Secrets food companies keep from consumers

Everyday it seems we learn about a new food additive that may or may not kill us or hear about studies that say a food, once thought bad for your health, is now the best thing for you.

But what are consumers really missing when it comes to food?

Reader’s Digest conducted interviews with dozens of food industry experts for their latest feature that uncovers hidden tricks by food producers to confuse, hide and sometimes even deceive consumers.

Check out some of the most surprising things we learned.

1. Some producers hide sugar by giving it a fancy name.

Does sugar by any other name taste as sweet? Apparently so. If your product contains high-fructose corn syrup, cane crystals, dextrose, evaporated cane juice, agave nectar, or fruit juice concentrate, just consider it as bad for you as plain old sugar. "If a product has a lot of sugar, some companies will intentionally use two or more different types so sugar doesn’t end up being number one on the ingredients list," Walter Willett, MD, chairman of the department of nutrition at the Harvard School of Public Health in Boston, told the Digest.

2. A product labeled as 'cheese' may not have any cheese at all.

"To save money and simplify the production process, manufacturers take out some of the milk and replace it with processed milk protein concentrate or whey protein concentrate. Under FDA guidelines, those products can’t be called cheese; instead they’re called pasteurized prepared cheese products," Melanie Warner, author of "Pandora’s Lunchbox: How Processed Food Took Over the American Meal," told the Digest.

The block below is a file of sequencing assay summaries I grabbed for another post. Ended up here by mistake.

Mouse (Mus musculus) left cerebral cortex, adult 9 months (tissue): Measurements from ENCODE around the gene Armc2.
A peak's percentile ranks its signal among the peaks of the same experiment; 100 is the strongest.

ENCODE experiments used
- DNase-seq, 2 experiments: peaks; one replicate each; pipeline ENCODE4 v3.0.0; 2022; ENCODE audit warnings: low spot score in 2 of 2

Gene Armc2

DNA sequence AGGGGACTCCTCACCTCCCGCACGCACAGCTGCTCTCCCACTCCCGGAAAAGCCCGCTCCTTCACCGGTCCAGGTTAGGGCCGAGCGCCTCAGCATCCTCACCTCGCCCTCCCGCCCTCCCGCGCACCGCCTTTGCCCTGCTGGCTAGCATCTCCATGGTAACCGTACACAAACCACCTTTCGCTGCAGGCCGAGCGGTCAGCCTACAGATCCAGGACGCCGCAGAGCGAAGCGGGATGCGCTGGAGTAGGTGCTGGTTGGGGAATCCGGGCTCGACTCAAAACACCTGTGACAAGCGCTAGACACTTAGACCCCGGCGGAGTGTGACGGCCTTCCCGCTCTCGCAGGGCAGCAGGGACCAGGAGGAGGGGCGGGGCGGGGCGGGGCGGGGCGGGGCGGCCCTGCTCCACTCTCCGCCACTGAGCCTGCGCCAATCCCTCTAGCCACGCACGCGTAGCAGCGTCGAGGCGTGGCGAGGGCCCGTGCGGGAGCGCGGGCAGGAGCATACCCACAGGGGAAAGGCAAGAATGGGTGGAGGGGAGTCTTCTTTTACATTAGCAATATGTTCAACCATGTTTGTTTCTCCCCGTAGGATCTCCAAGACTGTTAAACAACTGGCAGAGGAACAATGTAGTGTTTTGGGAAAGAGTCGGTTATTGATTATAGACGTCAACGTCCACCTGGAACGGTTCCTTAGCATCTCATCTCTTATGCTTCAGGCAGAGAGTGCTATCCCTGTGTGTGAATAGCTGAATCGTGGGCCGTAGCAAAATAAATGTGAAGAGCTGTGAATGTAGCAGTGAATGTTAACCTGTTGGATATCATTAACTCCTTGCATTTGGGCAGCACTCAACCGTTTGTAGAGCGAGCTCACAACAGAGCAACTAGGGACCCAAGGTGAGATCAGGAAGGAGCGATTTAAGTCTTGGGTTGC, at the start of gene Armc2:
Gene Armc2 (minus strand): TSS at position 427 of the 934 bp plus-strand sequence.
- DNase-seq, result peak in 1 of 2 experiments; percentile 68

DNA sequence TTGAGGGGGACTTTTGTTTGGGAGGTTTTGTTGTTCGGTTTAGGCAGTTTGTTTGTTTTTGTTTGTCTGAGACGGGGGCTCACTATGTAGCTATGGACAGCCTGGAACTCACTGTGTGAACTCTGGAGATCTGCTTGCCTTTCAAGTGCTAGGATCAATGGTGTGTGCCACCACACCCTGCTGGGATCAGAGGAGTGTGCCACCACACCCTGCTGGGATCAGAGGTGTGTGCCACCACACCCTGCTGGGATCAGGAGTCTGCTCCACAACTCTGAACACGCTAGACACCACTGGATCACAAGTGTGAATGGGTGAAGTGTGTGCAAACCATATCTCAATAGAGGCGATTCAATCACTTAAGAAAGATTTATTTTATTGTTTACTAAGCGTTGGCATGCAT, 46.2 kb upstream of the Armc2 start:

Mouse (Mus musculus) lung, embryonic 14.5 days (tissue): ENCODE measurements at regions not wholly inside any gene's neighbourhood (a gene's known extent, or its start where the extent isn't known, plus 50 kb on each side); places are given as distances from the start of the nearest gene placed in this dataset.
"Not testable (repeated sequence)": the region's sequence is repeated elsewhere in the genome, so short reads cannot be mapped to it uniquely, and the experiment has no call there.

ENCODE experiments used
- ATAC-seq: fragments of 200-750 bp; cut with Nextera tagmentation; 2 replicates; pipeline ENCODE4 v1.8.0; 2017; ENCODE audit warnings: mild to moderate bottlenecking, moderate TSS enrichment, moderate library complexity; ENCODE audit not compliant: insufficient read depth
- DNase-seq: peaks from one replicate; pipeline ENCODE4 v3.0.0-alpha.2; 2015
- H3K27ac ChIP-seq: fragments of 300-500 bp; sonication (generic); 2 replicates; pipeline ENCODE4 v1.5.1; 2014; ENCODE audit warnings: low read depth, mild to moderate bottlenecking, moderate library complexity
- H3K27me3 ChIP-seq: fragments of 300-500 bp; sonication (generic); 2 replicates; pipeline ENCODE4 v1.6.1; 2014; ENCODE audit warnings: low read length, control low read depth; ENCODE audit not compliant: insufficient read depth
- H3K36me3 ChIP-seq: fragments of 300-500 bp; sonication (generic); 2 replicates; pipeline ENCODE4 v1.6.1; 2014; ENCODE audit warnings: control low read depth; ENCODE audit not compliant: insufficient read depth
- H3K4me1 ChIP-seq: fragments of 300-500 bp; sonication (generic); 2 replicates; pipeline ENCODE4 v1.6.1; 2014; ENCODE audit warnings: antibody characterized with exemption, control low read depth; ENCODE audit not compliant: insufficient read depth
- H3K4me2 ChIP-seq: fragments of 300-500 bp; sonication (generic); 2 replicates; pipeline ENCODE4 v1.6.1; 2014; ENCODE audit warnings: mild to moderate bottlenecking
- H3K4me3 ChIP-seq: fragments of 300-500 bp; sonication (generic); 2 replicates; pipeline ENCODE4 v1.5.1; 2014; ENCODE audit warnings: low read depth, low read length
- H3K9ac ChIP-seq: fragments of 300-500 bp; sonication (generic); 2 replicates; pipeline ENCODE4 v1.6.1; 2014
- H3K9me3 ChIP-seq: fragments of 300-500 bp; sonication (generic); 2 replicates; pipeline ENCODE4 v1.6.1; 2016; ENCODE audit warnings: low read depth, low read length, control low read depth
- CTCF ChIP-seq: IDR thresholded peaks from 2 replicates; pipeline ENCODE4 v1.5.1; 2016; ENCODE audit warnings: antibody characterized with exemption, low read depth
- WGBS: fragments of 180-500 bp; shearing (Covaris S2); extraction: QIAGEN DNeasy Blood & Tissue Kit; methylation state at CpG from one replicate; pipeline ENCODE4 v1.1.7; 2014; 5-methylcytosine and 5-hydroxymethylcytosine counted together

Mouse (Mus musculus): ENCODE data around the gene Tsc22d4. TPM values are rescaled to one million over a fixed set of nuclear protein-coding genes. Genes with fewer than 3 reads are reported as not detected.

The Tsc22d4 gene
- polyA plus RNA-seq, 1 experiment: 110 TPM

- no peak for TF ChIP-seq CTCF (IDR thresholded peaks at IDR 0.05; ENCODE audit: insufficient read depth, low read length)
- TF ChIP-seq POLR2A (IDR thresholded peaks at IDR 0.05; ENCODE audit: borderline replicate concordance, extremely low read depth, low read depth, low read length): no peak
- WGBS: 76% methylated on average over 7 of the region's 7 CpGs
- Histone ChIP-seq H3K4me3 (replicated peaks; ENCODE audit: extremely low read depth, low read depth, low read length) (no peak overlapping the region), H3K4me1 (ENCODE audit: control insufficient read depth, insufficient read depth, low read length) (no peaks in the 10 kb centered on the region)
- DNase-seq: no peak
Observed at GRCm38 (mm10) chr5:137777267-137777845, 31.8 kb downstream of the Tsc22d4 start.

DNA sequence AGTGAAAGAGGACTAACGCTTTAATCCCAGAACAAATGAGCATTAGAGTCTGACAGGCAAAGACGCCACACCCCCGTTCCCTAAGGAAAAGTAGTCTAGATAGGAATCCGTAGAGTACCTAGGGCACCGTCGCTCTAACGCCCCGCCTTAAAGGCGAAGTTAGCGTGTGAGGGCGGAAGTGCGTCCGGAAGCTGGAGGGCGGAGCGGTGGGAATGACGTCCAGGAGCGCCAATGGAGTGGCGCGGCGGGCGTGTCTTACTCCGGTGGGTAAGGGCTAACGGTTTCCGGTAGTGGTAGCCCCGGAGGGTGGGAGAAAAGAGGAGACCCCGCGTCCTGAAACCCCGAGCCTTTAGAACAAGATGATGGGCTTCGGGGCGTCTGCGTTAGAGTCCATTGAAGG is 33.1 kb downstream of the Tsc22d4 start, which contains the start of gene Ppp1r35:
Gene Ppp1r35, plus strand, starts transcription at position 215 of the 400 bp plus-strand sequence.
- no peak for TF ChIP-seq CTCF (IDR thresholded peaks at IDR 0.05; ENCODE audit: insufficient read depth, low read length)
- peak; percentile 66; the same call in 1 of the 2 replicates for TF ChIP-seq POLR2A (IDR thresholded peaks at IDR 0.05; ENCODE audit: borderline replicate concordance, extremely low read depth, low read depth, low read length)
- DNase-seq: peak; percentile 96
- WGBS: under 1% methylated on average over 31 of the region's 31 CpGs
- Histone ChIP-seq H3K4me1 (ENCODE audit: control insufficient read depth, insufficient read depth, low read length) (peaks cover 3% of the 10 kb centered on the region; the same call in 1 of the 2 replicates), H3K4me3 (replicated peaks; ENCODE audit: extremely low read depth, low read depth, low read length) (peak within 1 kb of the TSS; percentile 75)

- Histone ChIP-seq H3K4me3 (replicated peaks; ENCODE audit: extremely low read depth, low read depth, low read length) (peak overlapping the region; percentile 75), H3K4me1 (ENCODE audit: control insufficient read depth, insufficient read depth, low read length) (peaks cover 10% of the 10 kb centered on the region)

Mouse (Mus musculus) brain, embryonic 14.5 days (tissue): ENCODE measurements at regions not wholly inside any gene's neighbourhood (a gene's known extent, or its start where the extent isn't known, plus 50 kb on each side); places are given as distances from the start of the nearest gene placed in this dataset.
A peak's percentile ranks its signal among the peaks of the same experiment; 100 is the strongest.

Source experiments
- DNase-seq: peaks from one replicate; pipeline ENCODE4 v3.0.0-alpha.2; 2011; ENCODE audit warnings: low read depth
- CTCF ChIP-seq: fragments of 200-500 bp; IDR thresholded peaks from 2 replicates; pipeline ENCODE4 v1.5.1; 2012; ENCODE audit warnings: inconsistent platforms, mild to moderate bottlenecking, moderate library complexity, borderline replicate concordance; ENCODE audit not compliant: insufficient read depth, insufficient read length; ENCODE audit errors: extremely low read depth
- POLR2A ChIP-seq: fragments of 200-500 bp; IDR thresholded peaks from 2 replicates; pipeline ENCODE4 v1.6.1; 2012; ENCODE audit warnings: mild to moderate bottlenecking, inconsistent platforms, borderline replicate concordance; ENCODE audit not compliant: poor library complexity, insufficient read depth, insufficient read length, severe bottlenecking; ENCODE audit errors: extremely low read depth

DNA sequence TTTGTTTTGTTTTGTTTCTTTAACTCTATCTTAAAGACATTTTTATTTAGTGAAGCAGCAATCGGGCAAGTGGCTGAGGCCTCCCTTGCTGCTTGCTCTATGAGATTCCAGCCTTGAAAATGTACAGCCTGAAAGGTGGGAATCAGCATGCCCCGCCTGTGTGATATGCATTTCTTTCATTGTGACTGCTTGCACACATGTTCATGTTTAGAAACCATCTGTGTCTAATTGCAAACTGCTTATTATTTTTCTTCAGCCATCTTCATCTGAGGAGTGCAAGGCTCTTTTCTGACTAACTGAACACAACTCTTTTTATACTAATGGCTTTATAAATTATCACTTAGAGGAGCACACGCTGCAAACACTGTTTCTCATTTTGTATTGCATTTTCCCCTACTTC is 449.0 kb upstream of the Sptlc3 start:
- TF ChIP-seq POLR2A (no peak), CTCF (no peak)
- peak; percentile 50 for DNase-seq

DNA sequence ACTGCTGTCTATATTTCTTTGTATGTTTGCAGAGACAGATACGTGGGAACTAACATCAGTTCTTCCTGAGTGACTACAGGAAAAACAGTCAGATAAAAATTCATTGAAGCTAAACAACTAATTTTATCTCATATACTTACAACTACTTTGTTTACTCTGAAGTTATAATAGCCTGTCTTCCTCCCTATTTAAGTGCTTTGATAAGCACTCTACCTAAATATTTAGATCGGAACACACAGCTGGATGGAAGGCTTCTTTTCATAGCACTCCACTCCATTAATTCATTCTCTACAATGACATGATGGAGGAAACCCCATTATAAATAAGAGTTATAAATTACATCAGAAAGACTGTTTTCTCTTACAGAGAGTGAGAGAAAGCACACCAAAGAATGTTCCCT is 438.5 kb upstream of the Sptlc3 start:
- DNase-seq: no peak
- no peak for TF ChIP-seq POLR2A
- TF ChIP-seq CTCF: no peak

3. The FDA inspects less than 2 percent of fish exports.


We've heard about the rampant issues affecting the tilapia industry, but it turns out it may be quite easy for tainted seafood to make it into the U.S. The U.S. inspects a tiny fraction of seafood imported into the country.  By contrast, the European Union inspects 20 to 50 percent of their seafood imports. Since the U.S. imports 90 percent of its seafood, it means that a lot of seafood could be loaded with banned drug residues or other contaminants before it reaches your dinner table.

4. Food companies can use whatever additives they want without FDA approval.

“For many additives that go into food, our regulatory system is pretty close to nonexistent," Melanie Warner, told the Digest. "The FDA lets food manufacturers do their own safety testing and decide independently whether ingredients are ‘generally recognized as safe.’" That means there are no industry-wide testing rules for new additives.

5. Sourdough bread came from rodent feces.

Okay, this one had us scratching our heads but don't worry there are no rat droppings in bread-- at least we hope. Many foods we eat today have a very interesting history. The bacteria originally responsible for that signature sour flavor you get in sourdough bread originally came from rodent feces.

6. The louder the crunch, the more people will like a chip.


Frito-Lay conducted some official tests to find out how people like their chips. Using a $40,000 machine that simulated a mouth chewing, the product development team found that most people prefer a chip that "snaps with about four pounds of pressure per square inch."

7. Whole-wheat pasta may be bad for diabetics.

White flour may be the devil to some eaters, but if you're prone to diabetes, choosing multi-grain or whole-wheat pasta may be a mistake. Whole wheat pasta often has more starch than regular due to the way it's ground. Like any product,  Kantha Shelke, PhD advises consumers to check labels to look for a pasta with a low glycemic index before tossing it mindlessly into the cart.

8. The U.S. spends less on groceries than most countries.

While we may shell out for food in other ways, when it comes to grocery spending, people in the U.S. are actually spending much less than those in other parts of the world.

'Few people know that the United States has the lowest percentage of any industrialized country in the world.” Roger Lowe, executive vice president of communication at the Grocery Manufacturers Association, told the Digest. In 2012, we spent about 6.4 of our income on groceries. Other high income countries spend about double that-- the Swedish shell out about 12 percent of their annual income on food while the Swiss spent 11 percent. That doesn't mean food is cheaper here, in fact it's the opposite-- but the overall expenditure as a percentage of income is far less.